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Friday, February 3, 2017

WTF Friday: Cold Calling by Haydn Wilks

Well, another WTF Friday is upon us, which means we once again turn the Ruins over to my dark half. As regular visitors will know, Foster Medina has a passion for messed up literary diversions - books that are bizarre, twisted, grotesque, and kinky - and he's only too happy to splatter them across the page.



Cold Calling was an odd little novella. A few pages in, and I honestly wondered what I was reading, and how long I would stick with it. That it was coarse and crude wasn't a problem, and neither was its total lack of tolerable (much less likable) characters. Instead, it was the staccato, stream-of-consciousness, rambling narrative that bothered me the most. It reminded me of authors like Ellis, Palahniuk, or Welsh. I've never finished a single novel by any of them, and I doubt I ever will.

What kept me reading was a shared sense of call center camaraderie and an honest curiosity about what made other reviewers so horribly squeamish and disgusted. And then, all of a sudden, Haydn Wilks drops a single, game-changing paragraph that's almost easy to miss. In fact, I was a few paragraphs past it before I started to question what was going on, how we got there, and what I missed.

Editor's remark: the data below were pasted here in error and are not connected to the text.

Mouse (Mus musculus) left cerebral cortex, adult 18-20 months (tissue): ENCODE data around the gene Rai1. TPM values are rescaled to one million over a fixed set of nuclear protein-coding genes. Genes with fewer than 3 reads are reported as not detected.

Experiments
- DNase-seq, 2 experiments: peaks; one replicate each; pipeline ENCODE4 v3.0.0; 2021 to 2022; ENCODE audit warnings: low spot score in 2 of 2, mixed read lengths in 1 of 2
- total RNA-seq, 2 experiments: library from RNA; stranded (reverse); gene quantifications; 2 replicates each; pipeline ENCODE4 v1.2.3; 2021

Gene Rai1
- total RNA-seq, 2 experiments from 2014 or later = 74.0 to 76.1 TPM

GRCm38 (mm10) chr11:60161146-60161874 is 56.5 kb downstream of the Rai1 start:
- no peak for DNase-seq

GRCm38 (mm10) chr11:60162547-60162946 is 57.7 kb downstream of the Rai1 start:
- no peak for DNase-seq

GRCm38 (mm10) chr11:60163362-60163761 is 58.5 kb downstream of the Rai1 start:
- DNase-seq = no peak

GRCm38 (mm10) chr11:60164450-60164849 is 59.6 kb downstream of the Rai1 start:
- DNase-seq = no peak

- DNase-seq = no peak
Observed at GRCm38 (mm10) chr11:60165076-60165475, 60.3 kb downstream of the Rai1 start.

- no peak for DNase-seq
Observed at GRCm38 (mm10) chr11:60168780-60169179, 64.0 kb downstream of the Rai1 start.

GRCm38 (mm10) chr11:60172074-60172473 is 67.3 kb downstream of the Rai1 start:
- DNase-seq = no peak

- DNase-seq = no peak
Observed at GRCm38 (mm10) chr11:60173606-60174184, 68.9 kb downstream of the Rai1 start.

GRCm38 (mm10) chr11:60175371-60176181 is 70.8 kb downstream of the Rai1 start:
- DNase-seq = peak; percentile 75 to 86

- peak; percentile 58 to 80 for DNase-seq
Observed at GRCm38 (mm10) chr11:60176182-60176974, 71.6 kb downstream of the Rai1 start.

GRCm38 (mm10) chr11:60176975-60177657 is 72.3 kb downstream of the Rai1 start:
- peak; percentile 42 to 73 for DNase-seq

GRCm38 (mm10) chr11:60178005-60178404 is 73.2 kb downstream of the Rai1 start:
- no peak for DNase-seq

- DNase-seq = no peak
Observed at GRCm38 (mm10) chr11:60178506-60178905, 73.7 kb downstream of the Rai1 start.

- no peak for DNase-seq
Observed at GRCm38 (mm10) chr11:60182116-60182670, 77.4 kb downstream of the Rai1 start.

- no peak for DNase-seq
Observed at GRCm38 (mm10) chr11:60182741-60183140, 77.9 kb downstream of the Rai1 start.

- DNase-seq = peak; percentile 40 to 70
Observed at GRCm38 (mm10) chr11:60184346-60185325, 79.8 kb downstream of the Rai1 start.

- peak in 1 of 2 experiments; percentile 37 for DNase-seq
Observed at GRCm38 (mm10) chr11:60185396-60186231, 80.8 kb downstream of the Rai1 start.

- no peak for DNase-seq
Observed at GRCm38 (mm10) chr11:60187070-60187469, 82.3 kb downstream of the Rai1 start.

Suddenly, what started out as a story of boring banality - a mind-numbing tale of a dead-end job, endless smoke breaks, annoying roommates, and internet porn - becomes something freakish and filthy. From that single paragraph arises a tale of murder, infanticide, cannibalism, and more. It's bleak, black humor, told with a bit of hidden wit, but it's also subject matter that will be distasteful to many readers. It's not just the story that changes, however, it's also the storytelling. It still has that rambling, stream-of-consciousness aspect to it, but it becomes less abrupt and more prolonged. Sentences become longer, thought begin to pile upon thoughts, and the short, 4-or-5 line paragraphs stretch out to fill a page. The story doesn't just get inside your head, it drags you inside the narrator's.

Cold Calling is a hard story to enjoy. In fact, if you take any enjoyment from it at all, then you should likely self-register with the authorities as a potential serial killer. It is, however, a storytelling effort to admire, a literary excursion that takes you far outside your comfort zone and then dumps you on the curb, naked, wounded, and scarred.


Kindle Edition, 89 pages
Expected publication: February 3rd 2017 by Dead Bird Press

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